Whenever I bring my objections up to mandatory indoctrination laws, I inevitably get someone whining that I’m blowing it out of proportion, because the people being punished with these lectures are free to disregard them if they wish, and that this is just a “second opinion.”  This complaint misses the mark for a number of reasons.  First of all, it starts from the false assumption that the woman in question hasn’t been exposed to the idea that she could have a baby.  This is false.  Not only does the culture at large regularly and repeatedly make it clear that having a baby is the outcome of being pregnant, but abortion is routinely shamed and discouraged.  Beyond that, the assumption that clinics are pushing abortion like CPCs are pushing against it is also false.  Clinics are medical facilities, and are geared towards best outcomes for the patient, not pushing their desires on patients, regardless of what patients want.  Not having an abortion is on the table at a real clinic.  CPCs want a birth to happen, no matter what the circumstances or what the patient wants.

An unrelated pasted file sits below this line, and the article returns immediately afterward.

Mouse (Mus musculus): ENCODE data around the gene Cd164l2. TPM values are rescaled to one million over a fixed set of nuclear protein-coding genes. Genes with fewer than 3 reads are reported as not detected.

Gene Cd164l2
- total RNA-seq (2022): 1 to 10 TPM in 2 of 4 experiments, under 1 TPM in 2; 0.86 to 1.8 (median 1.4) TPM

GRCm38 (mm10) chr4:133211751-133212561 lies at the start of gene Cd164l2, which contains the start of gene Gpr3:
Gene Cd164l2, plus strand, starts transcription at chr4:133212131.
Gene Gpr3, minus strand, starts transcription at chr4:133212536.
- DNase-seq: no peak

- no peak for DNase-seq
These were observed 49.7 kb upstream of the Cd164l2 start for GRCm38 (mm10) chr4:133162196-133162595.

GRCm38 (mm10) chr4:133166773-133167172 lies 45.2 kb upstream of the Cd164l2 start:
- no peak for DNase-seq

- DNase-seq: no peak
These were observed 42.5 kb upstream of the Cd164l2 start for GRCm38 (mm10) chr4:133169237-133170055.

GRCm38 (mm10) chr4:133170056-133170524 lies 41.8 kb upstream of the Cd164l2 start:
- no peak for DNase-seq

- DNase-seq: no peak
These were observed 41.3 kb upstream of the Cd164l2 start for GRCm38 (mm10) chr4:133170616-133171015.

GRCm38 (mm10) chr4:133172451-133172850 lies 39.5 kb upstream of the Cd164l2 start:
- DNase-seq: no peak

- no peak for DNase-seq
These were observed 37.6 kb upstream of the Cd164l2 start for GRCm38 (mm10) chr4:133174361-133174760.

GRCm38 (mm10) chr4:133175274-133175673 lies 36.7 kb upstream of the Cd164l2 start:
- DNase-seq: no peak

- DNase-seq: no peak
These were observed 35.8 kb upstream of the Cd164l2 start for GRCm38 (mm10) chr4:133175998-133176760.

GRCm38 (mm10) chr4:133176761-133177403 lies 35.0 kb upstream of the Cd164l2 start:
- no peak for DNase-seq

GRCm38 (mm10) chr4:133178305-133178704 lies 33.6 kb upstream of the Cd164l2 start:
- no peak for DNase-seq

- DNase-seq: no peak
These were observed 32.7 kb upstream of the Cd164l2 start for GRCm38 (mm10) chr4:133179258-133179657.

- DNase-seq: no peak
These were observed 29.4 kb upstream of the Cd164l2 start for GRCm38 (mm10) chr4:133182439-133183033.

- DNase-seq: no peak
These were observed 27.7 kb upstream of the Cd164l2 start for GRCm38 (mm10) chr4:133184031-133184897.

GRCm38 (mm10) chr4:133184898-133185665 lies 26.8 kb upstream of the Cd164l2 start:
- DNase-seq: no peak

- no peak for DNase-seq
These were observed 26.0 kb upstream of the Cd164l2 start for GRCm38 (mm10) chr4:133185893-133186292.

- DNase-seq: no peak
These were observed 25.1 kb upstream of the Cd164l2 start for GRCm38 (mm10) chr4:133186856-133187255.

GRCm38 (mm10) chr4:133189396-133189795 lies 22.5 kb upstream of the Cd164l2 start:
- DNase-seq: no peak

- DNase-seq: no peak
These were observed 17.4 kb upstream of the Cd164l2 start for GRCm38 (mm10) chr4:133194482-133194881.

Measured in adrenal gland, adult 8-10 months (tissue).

Creating this false equivalence is one of the reasons that indoctrination is so toxic.  CPCs dress up religious indoctrination in the white robes of medical authority, and these false equivalences only reinforce this false notion.  Putting state authority behind it only adds to the problem.  This isn’t a situation where someone’s anti-choice opinion is being presented simply as an opinion.  CPCs go out of their way to hoodwink vulnerable women into thinking they’re imparting authoritative information.  Consider that many to most CPCs then take that authority and abuse it further by presenting outright lies about the dangers of abortion.  The government should simply not be involved in lies-based propaganda.  It cheapens us all.